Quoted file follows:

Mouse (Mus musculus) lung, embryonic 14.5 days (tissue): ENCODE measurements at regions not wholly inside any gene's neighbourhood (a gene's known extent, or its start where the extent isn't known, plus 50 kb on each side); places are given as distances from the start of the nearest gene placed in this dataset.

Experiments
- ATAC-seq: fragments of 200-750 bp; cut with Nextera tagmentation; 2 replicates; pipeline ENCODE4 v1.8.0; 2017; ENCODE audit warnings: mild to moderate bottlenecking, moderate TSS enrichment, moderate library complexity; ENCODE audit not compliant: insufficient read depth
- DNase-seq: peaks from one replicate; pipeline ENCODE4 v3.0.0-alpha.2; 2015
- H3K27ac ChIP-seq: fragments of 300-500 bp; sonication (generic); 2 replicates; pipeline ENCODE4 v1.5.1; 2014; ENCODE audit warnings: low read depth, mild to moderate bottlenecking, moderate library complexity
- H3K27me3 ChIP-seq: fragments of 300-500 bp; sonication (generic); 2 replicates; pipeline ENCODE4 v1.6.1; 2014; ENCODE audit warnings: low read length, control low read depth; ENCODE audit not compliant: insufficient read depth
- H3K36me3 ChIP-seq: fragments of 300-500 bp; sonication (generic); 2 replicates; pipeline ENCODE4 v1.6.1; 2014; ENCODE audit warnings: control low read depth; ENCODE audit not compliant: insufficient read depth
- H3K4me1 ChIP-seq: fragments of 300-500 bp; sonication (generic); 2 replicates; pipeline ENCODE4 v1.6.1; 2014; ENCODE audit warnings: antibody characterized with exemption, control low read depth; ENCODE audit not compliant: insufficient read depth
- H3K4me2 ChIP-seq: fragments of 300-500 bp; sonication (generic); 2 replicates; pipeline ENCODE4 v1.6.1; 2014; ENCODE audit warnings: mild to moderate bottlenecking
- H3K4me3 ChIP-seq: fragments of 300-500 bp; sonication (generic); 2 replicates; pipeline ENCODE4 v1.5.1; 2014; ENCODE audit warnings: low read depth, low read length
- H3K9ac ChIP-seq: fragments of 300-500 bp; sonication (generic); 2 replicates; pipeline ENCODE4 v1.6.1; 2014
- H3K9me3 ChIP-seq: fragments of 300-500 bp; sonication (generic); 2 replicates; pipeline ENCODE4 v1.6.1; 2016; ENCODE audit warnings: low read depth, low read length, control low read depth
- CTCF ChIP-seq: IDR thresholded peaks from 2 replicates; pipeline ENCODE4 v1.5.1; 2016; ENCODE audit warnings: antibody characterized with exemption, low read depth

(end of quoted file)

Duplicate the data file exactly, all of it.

Mouse (Mus musculus) lung, embryonic 14.5 days (tissue): ENCODE measurements at regions not wholly inside any gene's neighbourhood (a gene's known extent, or its start where the extent isn't known, plus 50 kb on each side); places are given as distances from the start of the nearest gene placed in this dataset.

Experiments
- ATAC-seq: fragments of 200-750 bp; cut with Nextera tagmentation; 2 replicates; pipeline ENCODE4 v1.8.0; 2017; ENCODE audit warnings: mild to moderate bottlenecking, moderate TSS enrichment, moderate library complexity; ENCODE audit not compliant: insufficient read depth
- DNase-seq: peaks from one replicate; pipeline ENCODE4 v3.0.0-alpha.2; 2015
- H3K27ac ChIP-seq: fragments of 300-500 bp; sonication (generic); 2 replicates; pipeline ENCODE4 v1.5.1; 2014; ENCODE audit warnings: low read depth, mild to moderate bottlenecking, moderate library complexity
- H3K27me3 ChIP-seq: fragments of 300-500 bp; sonication (generic); 2 replicates; pipeline ENCODE4 v1.6.1; 2014; ENCODE audit warnings: low read length, control low read depth; ENCODE audit not compliant: insufficient read depth
- H3K36me3 ChIP-seq: fragments of 300-500 bp; sonication (generic); 2 replicates; pipeline ENCODE4 v1.6.1; 2014; ENCODE audit warnings: control low read depth; ENCODE audit not compliant: insufficient read depth
- H3K4me1 ChIP-seq: fragments of 300-500 bp; sonication (generic); 2 replicates; pipeline ENCODE4 v1.6.1; 2014; ENCODE audit warnings: antibody characterized with exemption, control low read depth; ENCODE audit not compliant: insufficient read depth
- H3K4me2 ChIP-seq: fragments of 300-500 bp; sonication (generic); 2 replicates; pipeline ENCODE4 v1.6.1; 2014; ENCODE audit warnings: mild to moderate bottlenecking
- H3K4me3 ChIP-seq: fragments of 300-500 bp; sonication (generic); 2 replicates; pipeline ENCODE4 v1.5.1; 2014; ENCODE audit warnings: low read depth, low read length
- H3K9ac ChIP-seq: fragments of 300-500 bp; sonication (generic); 2 replicates; pipeline ENCODE4 v1.6.1; 2014
- H3K9me3 ChIP-seq: fragments of 300-500 bp; sonication (generic); 2 replicates; pipeline ENCODE4 v1.6.1; 2016; ENCODE audit warnings: low read depth, low read length, control low read depth
- CTCF ChIP-seq: IDR thresholded peaks from 2 replicates; pipeline ENCODE4 v1.5.1; 2016; ENCODE audit warnings: antibody characterized with exemption, low read depth